August 2012
Volume 12, Issue 9
Free
Vision Sciences Society Annual Meeting Abstract  |   August 2012
Serial Dependence of Face Identity
Author Affiliations
  • Alina Liberman
    Helen Wills Neuroscience Institute, UC Berkeley
  • Jason Fischer
    Dept. of Psychology, UC Berkeley
  • David Whitney
    Dept. of Psychology, UC Berkeley
Journal of Vision August 2012, Vol.12, 982. doi:10.1167/12.9.982
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      Alina Liberman, Jason Fischer, David Whitney; Serial Dependence of Face Identity. Journal of Vision 2012;12(9):982. doi: 10.1167/12.9.982.

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      © ARVO (1962-2015); The Authors (2016-present)

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Abstract

How do we achieve stable and continuous perception of the objects around us despite ever-changing visual input? One mechanism for stability may be serial dependence in visual perception. We have previously shown (Fischer, Shankey, & Whitney, VSS, 2011) that the perception of basic features (e.g., orientation) depends not only on current visual input, but also on prior input extending back 10 or more seconds. Serial dependence is a potential mechanism for stable object perception, but a key unanswered question is whether it operates beyond the level of basic features. Here, we used face stimuli to test for serial dependence at the level of holistic object information. In these experiments, faces were drawn from a continuous morph of facial identities and subjects were asked to report their perception of identity in (1) an adjustment task and (2) a two-interval forced choice task (2IFC). In the adjustment task, subjects adjusted the identity of a test face to match the identity of a target face they had just seen. Subjects made consistent perceptual errors when reporting the perceived identity of the target face on the current trial, seeing it as more similar to the identity presented on the previous trial. In the 2IFC task, the target face for each trial was drawn from a subset of morphs between identity A and identity B, and subjects determined if the target face or a subsequently presented probe face was more A-like. Subjects were more likely to report the target face to be more A-like if the target on the previous trial was relatively more A-like, and vice versa. Using two different tasks, we have converging evidence that current perceived identity is attracted to previously encountered identities. Therefore, serial dependence does occur at the object level, contributing to our stable representation of objects.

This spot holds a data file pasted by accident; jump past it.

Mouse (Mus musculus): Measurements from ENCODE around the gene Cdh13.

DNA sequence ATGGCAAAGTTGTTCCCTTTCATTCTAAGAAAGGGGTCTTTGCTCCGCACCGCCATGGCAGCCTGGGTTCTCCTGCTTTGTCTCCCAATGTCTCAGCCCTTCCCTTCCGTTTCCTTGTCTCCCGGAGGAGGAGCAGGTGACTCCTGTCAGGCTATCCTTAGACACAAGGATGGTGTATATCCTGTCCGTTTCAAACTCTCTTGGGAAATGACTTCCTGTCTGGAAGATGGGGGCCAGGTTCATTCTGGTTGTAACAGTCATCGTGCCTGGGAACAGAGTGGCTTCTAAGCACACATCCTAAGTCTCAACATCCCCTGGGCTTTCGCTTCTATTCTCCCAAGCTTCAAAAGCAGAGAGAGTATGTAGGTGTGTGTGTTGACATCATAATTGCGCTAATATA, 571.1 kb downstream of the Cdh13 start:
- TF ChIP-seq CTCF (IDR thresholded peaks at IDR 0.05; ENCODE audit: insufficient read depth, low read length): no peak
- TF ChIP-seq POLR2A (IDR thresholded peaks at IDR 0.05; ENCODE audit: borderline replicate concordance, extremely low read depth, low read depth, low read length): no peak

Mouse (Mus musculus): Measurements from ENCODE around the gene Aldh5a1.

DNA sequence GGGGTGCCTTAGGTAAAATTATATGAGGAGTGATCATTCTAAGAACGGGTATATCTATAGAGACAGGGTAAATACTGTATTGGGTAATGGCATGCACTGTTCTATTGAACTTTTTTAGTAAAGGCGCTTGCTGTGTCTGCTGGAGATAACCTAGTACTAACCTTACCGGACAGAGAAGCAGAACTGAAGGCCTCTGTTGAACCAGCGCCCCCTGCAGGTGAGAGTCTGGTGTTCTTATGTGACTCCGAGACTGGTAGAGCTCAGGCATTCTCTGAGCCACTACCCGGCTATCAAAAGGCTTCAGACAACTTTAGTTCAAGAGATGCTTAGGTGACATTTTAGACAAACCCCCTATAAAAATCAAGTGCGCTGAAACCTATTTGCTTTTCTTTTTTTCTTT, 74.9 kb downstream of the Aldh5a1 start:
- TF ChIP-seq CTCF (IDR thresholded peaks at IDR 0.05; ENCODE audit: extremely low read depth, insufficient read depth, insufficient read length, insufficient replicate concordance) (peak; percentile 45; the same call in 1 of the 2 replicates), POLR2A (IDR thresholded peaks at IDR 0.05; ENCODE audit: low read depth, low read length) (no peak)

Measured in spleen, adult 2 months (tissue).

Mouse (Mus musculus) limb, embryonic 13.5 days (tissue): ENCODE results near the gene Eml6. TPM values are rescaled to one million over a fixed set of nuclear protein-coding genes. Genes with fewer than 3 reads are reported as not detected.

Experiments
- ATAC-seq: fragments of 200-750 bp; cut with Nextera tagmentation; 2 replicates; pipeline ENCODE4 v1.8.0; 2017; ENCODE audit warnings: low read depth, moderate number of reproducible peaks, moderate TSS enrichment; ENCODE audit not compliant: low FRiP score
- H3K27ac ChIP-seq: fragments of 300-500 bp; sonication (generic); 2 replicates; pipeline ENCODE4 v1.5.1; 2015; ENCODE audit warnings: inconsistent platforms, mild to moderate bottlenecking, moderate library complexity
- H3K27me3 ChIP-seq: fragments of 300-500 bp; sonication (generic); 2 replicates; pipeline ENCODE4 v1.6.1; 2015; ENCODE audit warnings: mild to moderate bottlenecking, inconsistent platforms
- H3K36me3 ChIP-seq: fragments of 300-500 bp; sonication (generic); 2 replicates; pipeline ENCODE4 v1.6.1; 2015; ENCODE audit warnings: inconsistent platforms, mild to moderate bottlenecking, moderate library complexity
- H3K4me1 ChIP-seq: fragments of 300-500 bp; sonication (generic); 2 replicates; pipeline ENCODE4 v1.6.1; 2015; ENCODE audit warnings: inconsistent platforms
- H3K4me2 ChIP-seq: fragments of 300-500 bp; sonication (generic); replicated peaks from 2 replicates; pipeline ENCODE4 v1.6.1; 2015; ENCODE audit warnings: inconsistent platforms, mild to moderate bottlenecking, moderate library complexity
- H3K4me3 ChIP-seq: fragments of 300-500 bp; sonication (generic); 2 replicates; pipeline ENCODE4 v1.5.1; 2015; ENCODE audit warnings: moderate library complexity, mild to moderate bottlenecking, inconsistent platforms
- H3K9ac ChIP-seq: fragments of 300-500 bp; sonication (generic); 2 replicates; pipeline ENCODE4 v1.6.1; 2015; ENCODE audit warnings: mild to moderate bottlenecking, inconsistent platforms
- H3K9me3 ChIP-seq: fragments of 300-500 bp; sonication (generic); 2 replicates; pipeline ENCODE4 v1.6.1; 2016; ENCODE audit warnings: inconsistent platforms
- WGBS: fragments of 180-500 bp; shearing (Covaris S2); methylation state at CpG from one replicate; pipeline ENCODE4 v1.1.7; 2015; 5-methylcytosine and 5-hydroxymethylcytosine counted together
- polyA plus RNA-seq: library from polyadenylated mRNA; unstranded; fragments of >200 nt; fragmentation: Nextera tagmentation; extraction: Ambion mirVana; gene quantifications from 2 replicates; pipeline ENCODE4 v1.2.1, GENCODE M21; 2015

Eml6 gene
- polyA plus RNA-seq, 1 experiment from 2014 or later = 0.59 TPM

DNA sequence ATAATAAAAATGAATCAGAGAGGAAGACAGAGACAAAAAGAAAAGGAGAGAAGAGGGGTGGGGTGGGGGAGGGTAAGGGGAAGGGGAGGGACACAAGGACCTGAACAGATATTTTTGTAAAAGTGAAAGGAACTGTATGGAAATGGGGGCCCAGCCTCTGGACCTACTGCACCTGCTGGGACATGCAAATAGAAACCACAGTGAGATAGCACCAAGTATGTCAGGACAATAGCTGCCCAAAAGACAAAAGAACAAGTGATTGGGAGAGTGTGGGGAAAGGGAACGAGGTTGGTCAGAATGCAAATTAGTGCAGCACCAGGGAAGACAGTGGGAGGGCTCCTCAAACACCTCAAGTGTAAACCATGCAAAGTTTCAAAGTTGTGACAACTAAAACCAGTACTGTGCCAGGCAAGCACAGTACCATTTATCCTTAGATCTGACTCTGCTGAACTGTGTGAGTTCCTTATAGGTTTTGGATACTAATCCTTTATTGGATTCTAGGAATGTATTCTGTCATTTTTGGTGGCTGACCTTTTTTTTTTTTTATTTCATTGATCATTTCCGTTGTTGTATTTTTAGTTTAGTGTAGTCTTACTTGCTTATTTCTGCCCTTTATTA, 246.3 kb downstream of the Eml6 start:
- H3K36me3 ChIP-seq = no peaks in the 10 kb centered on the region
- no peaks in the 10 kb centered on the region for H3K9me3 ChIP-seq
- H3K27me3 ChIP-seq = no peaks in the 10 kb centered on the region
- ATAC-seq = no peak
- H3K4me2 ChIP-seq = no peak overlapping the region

Meeting abstract presented at VSS 2012

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